Chinese writer Mo Yan has received the Nobel Prize for literature . The Swedish Academy, which selects the winners of the prestigious award, praised Mo’s “hallucinatory realism,” saying it “merges folk tales, history and the contemporary.”
According to Associated Press citing Peter Englund, the academy’s permanent secretary, “he’s written 11 novels and let’s say a hundred short stories”. Also, he added that “if you want to start off to get a sense of how he is writing and also get a sense of the moral core in what he is writing I would recommend `The Garlic Ballads.'”
Born Guan Moye in 1955 to a farming family in eastern Shandong province, Mo chose his penname while writing his first novel. His fame came with novel “Red Sorghum” published in 1987. Set in a small village, like much of his fiction, Red Sorghum’ is an earthy tale of love and peasant struggles set against the backdrop of the anti-Japanese war. It was turned into a film that won the top prize at the Berlin International Film Festival in 1988, marked the directing debut of Zhang Yimou and boosted Mo’s popularity.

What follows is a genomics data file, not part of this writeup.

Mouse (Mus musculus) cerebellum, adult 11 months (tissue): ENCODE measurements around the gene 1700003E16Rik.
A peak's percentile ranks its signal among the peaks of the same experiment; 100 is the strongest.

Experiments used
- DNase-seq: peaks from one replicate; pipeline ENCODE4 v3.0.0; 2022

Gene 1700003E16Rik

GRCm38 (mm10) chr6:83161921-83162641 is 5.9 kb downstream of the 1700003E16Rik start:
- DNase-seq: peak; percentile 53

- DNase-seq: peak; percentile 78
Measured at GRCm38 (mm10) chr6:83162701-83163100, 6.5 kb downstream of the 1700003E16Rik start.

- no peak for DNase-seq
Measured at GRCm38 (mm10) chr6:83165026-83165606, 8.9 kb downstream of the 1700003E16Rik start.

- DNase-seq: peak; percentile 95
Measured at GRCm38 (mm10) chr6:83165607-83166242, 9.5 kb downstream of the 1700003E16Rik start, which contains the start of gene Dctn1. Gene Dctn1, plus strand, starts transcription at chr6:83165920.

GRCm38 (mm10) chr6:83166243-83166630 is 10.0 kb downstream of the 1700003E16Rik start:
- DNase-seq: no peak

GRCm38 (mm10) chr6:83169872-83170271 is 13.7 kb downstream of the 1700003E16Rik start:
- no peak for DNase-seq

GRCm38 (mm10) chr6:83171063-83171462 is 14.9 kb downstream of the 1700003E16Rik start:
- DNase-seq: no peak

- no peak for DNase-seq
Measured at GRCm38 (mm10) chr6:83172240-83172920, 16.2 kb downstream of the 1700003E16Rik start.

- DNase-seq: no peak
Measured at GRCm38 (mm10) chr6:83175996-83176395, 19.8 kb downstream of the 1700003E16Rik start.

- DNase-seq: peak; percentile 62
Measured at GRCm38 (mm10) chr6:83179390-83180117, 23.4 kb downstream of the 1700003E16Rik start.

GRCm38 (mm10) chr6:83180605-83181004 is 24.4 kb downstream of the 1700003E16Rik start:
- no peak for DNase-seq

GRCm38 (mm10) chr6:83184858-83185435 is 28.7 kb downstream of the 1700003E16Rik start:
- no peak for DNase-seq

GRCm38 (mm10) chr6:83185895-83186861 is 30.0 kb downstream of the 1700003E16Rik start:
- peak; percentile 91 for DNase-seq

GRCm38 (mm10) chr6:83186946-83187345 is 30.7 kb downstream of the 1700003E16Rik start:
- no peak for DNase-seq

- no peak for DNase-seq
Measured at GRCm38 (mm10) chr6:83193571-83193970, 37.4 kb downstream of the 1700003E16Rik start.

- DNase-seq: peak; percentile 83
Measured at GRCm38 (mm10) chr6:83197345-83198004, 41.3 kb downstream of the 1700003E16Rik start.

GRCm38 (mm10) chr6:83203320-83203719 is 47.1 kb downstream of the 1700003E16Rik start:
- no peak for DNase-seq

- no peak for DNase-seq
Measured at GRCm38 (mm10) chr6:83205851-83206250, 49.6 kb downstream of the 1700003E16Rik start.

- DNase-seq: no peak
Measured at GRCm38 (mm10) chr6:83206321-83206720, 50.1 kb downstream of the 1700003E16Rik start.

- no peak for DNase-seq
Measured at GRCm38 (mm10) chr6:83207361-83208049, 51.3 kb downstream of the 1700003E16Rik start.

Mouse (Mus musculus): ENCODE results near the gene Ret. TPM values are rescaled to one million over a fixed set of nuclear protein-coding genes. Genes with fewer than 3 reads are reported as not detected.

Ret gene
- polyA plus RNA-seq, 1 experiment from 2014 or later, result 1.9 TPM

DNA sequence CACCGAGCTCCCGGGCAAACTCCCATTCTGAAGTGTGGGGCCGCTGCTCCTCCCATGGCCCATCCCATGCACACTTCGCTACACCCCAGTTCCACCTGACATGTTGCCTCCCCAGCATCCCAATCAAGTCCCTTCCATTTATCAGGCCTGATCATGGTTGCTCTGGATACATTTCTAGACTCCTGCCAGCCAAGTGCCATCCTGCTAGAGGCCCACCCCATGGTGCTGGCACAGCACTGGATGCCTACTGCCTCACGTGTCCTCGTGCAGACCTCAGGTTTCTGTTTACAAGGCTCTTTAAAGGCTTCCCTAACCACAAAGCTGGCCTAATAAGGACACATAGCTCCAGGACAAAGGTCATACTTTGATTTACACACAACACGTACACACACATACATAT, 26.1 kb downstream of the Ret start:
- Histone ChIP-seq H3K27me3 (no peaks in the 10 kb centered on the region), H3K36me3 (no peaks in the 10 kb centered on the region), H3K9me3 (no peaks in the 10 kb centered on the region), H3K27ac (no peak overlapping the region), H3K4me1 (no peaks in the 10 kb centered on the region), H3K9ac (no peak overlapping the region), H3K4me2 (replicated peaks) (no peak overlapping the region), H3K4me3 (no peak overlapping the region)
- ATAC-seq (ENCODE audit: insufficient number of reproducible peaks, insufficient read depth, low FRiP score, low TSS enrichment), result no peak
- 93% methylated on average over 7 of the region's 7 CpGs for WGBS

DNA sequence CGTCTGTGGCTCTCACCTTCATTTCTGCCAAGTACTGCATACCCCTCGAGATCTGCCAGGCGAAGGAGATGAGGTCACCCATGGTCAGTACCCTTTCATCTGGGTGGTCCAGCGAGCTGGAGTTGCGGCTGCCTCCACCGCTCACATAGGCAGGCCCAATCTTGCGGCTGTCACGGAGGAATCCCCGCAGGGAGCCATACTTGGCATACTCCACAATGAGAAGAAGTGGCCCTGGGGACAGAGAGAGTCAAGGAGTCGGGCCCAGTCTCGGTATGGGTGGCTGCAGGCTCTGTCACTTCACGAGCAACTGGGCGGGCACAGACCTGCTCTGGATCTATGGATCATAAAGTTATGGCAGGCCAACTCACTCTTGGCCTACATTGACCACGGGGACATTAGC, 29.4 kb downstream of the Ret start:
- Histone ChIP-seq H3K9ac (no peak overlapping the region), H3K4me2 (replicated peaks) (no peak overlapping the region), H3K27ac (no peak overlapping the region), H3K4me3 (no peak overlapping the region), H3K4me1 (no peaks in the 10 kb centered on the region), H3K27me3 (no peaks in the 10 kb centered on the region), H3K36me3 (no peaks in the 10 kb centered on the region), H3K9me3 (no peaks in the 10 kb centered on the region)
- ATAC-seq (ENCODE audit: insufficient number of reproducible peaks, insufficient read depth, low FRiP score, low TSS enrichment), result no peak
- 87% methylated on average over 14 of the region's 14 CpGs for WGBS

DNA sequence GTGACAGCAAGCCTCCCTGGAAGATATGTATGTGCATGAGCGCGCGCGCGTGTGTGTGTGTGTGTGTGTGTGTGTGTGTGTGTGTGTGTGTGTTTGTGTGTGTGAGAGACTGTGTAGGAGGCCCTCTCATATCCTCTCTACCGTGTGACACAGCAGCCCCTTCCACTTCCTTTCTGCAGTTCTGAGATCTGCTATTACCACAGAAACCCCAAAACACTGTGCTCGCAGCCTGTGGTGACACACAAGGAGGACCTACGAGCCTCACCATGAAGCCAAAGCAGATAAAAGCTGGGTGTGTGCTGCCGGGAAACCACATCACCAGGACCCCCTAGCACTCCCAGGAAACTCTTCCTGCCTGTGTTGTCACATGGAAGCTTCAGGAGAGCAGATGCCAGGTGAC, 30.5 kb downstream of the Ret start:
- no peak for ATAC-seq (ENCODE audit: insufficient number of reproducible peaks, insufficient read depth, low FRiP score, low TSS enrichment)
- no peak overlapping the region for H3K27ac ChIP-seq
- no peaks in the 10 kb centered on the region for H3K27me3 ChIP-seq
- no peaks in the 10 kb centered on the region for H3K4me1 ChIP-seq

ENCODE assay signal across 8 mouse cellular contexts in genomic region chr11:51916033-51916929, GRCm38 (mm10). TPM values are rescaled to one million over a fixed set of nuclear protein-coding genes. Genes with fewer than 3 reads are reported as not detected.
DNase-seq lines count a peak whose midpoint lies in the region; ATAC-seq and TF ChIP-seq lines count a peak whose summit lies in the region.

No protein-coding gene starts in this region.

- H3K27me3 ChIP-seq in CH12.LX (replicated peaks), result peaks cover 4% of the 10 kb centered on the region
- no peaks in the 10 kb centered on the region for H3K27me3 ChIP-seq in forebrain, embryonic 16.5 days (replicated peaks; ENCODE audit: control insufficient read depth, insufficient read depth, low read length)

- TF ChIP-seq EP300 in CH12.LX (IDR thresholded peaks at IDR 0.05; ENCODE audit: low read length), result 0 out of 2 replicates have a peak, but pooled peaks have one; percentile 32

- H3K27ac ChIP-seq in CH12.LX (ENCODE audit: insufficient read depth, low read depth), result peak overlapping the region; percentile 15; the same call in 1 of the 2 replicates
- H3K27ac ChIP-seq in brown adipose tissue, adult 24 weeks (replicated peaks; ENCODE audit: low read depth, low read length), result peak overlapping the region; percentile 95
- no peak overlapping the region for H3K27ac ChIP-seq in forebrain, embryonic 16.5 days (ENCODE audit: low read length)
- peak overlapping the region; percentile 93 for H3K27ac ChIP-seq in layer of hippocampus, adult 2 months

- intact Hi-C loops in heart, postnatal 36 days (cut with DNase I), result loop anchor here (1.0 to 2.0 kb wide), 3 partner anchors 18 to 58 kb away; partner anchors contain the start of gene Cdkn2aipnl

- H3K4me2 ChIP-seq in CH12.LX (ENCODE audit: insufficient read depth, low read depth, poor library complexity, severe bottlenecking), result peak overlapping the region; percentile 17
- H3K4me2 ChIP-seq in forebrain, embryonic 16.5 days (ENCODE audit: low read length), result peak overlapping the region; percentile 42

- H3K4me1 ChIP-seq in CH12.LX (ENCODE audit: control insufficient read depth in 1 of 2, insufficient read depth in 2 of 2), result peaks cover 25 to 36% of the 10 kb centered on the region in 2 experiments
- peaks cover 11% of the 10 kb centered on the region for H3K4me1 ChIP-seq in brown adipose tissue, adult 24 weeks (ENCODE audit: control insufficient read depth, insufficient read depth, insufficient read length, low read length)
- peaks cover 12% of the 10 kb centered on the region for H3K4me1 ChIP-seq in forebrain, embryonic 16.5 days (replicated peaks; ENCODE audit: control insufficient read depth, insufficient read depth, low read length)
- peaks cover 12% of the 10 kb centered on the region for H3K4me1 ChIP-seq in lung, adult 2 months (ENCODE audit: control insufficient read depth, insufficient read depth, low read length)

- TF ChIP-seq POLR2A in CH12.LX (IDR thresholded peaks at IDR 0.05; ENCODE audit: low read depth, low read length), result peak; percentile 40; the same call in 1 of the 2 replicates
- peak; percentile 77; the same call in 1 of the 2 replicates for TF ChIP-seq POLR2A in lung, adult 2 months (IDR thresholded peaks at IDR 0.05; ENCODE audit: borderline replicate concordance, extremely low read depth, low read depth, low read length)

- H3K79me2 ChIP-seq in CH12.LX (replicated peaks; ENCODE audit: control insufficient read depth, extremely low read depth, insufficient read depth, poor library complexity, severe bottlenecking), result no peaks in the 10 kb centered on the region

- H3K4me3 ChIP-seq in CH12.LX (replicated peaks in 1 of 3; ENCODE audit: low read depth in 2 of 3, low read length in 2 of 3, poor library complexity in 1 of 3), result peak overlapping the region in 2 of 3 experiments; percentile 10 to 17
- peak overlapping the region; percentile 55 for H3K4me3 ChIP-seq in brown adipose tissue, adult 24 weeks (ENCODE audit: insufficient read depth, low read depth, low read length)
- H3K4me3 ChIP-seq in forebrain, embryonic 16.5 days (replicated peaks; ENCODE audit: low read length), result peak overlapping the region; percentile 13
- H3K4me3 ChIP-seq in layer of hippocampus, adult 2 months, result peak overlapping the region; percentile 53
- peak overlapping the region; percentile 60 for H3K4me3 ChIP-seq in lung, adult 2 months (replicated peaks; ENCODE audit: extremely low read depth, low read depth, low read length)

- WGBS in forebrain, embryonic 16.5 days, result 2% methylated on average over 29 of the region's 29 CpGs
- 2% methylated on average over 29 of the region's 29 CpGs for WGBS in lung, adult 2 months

Among the nominees of the Nobel Prize for literature was also the Romanian writer Mircea Cartarescu. His works have been translated into more than 14 languages, bringing him international fame.
The Nobel Prizes were established in the will of Swedish inventor Alfred Nobel, and have been handed out since 1901. The ceremony for the 2012 winners will be held on December 10.